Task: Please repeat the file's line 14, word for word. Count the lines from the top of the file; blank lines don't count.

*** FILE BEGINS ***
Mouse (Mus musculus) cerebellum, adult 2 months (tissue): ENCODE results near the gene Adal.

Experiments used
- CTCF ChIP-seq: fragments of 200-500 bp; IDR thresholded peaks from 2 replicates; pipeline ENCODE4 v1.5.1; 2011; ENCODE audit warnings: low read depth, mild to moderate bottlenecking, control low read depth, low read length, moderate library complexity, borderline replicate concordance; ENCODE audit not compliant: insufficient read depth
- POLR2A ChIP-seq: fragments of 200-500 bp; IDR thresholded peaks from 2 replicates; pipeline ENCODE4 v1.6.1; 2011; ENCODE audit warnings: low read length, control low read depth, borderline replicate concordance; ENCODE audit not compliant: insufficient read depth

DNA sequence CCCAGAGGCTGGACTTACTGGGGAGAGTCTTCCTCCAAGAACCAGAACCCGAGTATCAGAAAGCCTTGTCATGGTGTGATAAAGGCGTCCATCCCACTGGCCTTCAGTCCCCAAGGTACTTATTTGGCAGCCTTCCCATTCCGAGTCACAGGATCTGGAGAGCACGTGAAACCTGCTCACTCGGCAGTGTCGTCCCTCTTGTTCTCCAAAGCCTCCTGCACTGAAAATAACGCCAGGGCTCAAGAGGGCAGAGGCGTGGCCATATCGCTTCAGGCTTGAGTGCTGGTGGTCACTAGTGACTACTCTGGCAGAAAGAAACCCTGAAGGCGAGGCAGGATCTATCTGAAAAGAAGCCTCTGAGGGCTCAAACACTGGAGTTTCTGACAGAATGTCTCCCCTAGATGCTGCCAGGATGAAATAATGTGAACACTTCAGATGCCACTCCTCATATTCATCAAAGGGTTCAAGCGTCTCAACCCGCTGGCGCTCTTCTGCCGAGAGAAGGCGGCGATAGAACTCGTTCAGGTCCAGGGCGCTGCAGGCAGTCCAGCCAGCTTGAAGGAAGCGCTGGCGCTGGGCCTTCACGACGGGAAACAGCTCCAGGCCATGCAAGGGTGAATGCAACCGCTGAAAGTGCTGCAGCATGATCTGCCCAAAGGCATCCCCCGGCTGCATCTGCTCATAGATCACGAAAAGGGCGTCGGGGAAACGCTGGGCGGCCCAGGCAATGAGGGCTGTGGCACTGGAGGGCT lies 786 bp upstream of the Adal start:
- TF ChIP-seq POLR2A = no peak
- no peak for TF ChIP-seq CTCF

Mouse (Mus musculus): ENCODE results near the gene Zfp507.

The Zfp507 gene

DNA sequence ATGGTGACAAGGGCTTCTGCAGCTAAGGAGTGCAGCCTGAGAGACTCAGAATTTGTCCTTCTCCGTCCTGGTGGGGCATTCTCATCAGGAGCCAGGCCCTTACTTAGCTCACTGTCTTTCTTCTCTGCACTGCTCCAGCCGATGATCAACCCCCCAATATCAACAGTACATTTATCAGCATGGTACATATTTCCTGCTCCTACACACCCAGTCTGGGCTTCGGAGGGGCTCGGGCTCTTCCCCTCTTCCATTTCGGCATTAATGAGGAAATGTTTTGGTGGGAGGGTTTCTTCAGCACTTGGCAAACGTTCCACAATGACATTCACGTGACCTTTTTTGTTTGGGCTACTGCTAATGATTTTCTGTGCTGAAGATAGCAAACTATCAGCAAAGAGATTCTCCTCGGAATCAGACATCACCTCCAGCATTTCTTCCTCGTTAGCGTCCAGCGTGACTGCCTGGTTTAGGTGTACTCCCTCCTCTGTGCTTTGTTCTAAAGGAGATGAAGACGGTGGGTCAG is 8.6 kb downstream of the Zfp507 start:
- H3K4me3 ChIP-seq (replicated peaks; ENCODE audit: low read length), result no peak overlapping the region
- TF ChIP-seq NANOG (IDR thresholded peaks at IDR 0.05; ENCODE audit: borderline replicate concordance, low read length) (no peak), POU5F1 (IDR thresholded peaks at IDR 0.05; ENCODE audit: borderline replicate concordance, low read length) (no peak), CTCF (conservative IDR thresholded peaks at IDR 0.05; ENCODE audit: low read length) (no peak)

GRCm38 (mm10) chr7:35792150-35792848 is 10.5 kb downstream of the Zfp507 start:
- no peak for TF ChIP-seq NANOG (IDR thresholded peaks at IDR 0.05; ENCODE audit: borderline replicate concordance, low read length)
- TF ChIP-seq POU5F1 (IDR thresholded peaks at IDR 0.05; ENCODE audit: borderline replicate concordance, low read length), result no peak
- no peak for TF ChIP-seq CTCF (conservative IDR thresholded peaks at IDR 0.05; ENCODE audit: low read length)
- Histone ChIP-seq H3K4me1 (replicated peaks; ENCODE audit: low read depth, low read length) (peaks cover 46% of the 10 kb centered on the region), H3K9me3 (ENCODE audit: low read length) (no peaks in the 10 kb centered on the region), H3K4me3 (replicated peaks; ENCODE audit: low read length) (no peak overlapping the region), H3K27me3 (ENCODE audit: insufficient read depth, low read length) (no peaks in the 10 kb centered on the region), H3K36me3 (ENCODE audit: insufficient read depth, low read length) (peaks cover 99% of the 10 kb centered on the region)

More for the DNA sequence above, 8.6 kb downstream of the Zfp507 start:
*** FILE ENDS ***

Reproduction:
- no peak for TF ChIP-seq NANOG (IDR thresholded peaks at IDR 0.05; ENCODE audit: borderline replicate concordance, low read length)